(Rennie's Mill Road and Monkstown Road, St. John's)
This impressive Queen Anne Revival style house was designed by the noted Newfoundland architect William F. Butler, of the firm Butler and MacDonald, for merchant and politician James Ryan. It was built between 1909 and 1911 at the intersection of Rennie's Mill Road and Monkstown Road in St. John's. The exterior is clad in shingles and clapboard, with detailing similar to that of "Winterholme" and "Bartra", also designed by Butler, both of which have been designated by the Heritage Foundation. In particular, the large porch and classically inspired pediment seem typical of Butler's work.
Butler's original plans for the property, dated June 5th, 1909, divided the basement into two storerooms, a vegetable storage room, furnace room, and a subdivided coal room, with one section for kitchen coals and the other section for furnace coals, with a separate coal shute for each. The first floor had a large central reception hall with oak wainscot and oak floor throughout, drawing room, formal dining room, breakfast room, kitchen and pantry. The second floor featured another large hall with oak wainscot, three bedrooms, linen room, bathroom and den. The attic held an additional five bedrooms off a central corridor.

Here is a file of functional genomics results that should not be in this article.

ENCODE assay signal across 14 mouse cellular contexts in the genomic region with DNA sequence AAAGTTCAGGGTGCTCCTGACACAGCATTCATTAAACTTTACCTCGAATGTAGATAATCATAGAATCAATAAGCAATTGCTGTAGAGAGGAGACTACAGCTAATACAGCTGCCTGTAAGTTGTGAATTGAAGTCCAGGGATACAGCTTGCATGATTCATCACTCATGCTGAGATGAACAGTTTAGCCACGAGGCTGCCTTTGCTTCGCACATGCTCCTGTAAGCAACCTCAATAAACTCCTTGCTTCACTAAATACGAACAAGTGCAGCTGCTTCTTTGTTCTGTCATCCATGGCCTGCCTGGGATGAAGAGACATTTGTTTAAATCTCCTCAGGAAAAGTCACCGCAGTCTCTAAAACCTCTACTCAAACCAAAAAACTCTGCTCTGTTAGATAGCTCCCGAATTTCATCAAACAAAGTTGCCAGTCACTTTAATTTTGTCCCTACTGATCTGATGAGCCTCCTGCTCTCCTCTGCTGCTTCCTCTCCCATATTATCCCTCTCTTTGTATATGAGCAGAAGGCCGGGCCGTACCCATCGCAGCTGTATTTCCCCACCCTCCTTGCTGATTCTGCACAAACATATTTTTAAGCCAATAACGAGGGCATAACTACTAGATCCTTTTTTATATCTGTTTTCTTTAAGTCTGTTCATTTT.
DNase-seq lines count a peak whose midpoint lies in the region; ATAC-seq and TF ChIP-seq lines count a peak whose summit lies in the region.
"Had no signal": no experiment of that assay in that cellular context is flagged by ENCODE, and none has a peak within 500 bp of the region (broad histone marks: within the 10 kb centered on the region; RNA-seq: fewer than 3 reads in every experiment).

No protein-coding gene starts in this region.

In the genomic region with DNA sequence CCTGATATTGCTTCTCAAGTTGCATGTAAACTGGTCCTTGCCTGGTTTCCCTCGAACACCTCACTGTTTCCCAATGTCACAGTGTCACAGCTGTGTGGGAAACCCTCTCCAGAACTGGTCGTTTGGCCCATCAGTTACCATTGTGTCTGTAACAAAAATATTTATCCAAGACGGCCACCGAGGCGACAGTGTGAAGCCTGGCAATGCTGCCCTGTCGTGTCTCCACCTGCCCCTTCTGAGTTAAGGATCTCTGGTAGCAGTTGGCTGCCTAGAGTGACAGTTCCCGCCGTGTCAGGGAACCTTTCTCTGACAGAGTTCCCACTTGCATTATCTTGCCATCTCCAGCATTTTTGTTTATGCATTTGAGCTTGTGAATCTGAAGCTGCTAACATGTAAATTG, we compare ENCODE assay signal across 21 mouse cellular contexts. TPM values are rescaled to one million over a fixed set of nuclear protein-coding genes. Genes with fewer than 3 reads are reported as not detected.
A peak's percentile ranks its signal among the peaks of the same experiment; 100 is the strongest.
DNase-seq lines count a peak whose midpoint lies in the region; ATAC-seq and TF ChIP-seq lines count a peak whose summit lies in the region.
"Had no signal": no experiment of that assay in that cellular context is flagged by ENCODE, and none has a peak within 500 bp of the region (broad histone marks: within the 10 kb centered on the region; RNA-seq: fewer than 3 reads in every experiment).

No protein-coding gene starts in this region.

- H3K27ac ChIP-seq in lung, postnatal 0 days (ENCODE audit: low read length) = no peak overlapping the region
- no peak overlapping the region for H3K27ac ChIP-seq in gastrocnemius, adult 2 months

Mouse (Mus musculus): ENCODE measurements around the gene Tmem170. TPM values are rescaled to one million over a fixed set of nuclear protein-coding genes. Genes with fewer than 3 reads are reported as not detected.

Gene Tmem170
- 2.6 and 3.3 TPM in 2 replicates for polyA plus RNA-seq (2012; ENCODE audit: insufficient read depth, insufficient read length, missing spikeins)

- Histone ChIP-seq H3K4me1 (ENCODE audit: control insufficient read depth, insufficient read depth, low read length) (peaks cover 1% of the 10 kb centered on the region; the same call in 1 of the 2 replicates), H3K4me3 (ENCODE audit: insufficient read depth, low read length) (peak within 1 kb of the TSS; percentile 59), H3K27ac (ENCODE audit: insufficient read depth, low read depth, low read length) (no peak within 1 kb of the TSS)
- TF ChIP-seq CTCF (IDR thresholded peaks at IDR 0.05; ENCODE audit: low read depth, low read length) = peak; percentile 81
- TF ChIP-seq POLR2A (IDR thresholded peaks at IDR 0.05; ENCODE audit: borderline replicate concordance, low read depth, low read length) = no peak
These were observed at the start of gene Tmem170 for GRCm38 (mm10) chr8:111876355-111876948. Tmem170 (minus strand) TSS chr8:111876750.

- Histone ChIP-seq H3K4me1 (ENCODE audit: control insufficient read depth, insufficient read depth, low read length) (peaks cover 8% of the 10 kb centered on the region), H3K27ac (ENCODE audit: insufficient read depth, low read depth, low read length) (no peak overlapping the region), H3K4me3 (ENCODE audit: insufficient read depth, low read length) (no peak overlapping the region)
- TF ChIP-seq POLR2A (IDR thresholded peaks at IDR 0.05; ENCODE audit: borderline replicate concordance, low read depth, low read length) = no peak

Oral tradition maintains that the automobile for which the garage was constructed arrived three months before the fuel. According to one bit of local folklore, the Ryans were so proud of the new contraption that they would sit in the car on Sundays, in the garage, petrol or no petrol, inviting in curious neighbours to have a look.
The house was one of the few large St. John's homes built for an outport merchant. James Ryan and Company was one of the largest fishery supply and import-export firms in Newfoundland.
James Ryan died in 1917 at the peak of his business career, leaving generous bequests to Catholic, Methodist and Anglican orphanages. He also left funds for the Catholic, Methodist and Anglican ministers in Bonavista, with instructions that the money was to be given to the most needy and deserving of the community's poor. His business was run by his brother, Daniel. After Daniel's death, his widow Katharine continued on, showing great business acumen. She eventually gave the employees a bonus, the first in 23 years, and then a raise. She was intimately involved in the business until she was eighty-one, two years before her death.
"The House" was designated as a Registered Heritage Structure by the Heritage Foundation of Newfoundland and Labrador on September 15th, 2001.